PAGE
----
No distress calls from Thomson pilot, NTSB says

 

 

THOMSON — Federal safety officials investigating Wednesday’s fatal McDuffie County jet crash said Friday that there were no distress calls between the pilot and air traffic controllers and that the flight appeared normal.

The small private jet carrying surgeon Steven Roth and members of his Vein Guys clinic staff aborted its landing at Thomson-McDuffie County Airport about 8 p.m., then hit a 60-foot-tall utility pole and crashed, killing Roth and four others.

The two pilots survived. Richard Trammell was upgraded to fair condition Friday at Georgia Regents Medical Center. The name and condition of the other pilot have not been released, but a friend who visited Trammell at the hospital Friday identified him as Jeremy Hayden.

“He’s talking, but still dazed,” Bob Fisher, a businessman and county councilman in Greenwood County, S.C., said about Trammell. “His speech is clear.”

Fisher said he has known Tram­mell for “20-plus” years and has been aloft with him many times.

“I’ve flown with him in that same plane,” he said.

He said he also has flown a few times with Hayden, whom he said was considered a competent pilot and was well-known at the Greenwood airport. Fisher said Hayden’s injuries were not as extensive as Trammell’s.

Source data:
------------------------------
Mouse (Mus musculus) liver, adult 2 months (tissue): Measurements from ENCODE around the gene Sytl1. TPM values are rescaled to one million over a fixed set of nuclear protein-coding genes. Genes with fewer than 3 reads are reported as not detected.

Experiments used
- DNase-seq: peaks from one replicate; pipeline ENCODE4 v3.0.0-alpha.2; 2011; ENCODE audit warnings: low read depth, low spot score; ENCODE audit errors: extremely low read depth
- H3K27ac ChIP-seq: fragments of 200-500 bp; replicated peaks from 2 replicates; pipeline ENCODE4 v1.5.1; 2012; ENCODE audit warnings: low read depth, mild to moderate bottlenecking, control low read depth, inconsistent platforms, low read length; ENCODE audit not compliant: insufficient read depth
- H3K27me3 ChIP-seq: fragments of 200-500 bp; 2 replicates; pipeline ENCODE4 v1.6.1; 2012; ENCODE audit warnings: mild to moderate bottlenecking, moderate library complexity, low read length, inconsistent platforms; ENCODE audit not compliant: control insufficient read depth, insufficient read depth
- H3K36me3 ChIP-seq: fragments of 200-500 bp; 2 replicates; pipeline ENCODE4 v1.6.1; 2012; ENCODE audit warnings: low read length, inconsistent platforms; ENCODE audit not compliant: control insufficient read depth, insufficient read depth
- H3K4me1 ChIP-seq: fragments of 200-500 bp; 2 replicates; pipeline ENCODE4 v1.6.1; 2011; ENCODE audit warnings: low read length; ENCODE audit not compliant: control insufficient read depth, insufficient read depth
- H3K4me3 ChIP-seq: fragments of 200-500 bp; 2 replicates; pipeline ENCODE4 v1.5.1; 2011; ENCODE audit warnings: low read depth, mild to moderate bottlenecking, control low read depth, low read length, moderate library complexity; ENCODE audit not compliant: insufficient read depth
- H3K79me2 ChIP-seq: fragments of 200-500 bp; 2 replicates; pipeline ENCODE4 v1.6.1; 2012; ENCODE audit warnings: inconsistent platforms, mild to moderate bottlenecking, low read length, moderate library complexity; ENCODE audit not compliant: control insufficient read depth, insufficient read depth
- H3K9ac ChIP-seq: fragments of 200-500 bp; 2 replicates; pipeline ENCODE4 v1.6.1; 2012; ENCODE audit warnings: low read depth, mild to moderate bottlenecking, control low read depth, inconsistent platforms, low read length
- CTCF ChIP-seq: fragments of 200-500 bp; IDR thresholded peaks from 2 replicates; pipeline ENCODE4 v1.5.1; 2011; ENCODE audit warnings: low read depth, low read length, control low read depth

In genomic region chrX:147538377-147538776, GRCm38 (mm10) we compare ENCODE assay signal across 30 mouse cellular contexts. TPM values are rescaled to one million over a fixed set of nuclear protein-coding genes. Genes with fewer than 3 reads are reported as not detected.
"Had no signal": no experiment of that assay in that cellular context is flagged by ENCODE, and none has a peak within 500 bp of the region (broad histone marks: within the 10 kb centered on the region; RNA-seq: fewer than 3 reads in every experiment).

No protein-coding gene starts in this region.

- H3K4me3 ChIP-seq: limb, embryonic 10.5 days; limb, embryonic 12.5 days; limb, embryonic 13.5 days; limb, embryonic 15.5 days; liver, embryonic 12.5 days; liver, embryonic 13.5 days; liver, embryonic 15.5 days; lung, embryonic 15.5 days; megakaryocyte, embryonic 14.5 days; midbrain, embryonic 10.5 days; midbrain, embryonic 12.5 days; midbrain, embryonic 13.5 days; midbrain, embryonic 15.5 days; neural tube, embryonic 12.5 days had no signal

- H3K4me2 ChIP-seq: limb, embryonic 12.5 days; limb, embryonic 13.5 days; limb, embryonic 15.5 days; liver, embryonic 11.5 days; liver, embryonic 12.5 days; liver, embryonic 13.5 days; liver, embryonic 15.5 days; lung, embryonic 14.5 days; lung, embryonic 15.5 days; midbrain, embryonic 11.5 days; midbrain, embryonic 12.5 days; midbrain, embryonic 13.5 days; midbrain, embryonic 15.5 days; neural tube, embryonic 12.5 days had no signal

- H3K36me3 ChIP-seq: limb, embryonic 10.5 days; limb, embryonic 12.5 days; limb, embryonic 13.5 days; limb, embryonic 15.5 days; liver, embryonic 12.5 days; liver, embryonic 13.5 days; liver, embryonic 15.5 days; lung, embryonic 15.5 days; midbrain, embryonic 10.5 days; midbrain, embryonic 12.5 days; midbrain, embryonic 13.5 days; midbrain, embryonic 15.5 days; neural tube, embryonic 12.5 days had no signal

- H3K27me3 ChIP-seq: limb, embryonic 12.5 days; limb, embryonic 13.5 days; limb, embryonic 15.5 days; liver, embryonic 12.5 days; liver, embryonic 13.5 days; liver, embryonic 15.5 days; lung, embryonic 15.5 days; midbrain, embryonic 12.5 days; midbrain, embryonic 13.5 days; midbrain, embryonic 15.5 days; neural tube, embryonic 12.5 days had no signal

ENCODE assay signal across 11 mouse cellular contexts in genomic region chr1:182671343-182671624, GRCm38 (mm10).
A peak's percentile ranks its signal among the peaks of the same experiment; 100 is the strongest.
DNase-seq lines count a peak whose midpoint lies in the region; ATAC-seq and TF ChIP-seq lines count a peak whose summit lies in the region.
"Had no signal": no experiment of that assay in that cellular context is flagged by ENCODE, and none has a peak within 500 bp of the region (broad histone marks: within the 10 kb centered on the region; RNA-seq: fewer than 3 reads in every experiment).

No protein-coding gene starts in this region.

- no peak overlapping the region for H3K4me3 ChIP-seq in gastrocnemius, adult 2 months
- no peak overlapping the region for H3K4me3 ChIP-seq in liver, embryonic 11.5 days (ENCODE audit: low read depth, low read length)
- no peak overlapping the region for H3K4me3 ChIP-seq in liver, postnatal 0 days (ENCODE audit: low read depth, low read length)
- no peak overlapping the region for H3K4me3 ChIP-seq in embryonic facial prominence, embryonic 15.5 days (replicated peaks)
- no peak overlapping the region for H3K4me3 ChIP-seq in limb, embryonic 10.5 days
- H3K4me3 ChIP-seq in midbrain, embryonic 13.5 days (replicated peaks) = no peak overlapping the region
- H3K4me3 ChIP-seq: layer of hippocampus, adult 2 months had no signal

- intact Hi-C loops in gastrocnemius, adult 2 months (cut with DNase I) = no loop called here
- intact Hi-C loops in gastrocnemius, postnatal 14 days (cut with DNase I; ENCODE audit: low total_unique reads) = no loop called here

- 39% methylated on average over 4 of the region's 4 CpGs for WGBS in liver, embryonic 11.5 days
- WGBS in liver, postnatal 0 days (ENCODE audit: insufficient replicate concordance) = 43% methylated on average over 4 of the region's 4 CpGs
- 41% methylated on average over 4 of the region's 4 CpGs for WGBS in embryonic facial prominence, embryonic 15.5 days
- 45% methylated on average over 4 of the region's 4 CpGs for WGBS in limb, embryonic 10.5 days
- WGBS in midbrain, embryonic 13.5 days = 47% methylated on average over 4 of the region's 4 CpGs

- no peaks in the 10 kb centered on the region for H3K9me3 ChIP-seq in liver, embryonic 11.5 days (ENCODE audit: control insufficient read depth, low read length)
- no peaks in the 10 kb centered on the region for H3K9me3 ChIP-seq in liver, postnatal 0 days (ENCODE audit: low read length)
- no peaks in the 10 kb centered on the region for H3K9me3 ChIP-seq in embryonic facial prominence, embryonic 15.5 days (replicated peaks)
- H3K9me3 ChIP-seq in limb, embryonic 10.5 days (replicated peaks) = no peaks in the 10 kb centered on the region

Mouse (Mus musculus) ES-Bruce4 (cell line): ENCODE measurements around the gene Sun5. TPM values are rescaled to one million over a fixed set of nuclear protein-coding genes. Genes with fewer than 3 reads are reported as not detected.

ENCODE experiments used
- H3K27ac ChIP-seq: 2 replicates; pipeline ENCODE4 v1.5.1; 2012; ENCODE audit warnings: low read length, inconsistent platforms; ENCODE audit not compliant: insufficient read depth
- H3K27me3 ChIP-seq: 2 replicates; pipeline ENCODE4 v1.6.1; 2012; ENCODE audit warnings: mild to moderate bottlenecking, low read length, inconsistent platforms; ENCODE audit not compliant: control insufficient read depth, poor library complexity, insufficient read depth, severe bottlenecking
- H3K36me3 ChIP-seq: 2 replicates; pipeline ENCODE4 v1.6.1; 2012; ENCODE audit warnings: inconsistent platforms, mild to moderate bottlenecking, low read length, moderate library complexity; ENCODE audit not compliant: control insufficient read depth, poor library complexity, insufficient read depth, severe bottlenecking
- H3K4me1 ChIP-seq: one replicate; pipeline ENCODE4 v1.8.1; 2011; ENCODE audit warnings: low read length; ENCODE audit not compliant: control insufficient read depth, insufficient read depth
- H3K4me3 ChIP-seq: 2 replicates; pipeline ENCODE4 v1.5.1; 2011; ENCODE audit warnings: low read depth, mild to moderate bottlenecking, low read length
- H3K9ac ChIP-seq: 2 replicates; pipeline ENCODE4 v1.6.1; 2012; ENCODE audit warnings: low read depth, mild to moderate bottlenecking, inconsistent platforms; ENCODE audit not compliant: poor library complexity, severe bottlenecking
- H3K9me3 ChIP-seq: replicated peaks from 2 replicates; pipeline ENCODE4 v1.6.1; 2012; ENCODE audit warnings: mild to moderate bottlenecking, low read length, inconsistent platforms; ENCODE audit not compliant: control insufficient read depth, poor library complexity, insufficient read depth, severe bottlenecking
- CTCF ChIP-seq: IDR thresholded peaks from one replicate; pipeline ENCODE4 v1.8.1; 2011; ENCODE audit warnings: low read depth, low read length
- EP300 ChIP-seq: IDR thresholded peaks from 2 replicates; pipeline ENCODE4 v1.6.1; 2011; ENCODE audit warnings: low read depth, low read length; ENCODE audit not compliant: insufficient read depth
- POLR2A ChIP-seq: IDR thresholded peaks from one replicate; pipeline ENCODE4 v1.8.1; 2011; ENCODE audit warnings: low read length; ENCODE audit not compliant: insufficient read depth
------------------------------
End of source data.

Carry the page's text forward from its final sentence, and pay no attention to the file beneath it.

Fisher said Trammell is on a lot of pain medication but is clearly concerned about the crash and the families affected.

“He’s trying to get himself together,” he said. “He wasn’t just a pilot for those doctors; he
was a friend. He lost friends himself that day.”
Robert Sumwalt, a member of the Na­tion­al Transportation Safety Board, said Friday that the investigation hasn’t turned up anything unusual. He said the pilot was very familiar with the airport.

Airport security video shows the Hawker Beechcraft 390 approached the runway in a normal pattern, Sumwalt said. Darkness and the grainy quality of the video, however, made it difficult to determine whether the jet touched down on the runway before it aborted the landing. The video will be analyzed.

Sumwalt said investigators inspected the runway for debris or tire marks and found nothing unusual. All runway lights were functioning properly. Five witnesses have been interviewed, he said, and in coming days the NTSB hopes to talk to both survivors.

“Why some died and some lived in this crash is a complicated issue,” Sumwalt said. “We are looking at why it (the aircraft) came apart … where the fire started.”

Staff Writer Bianca Cain Johnson contributed to this article.

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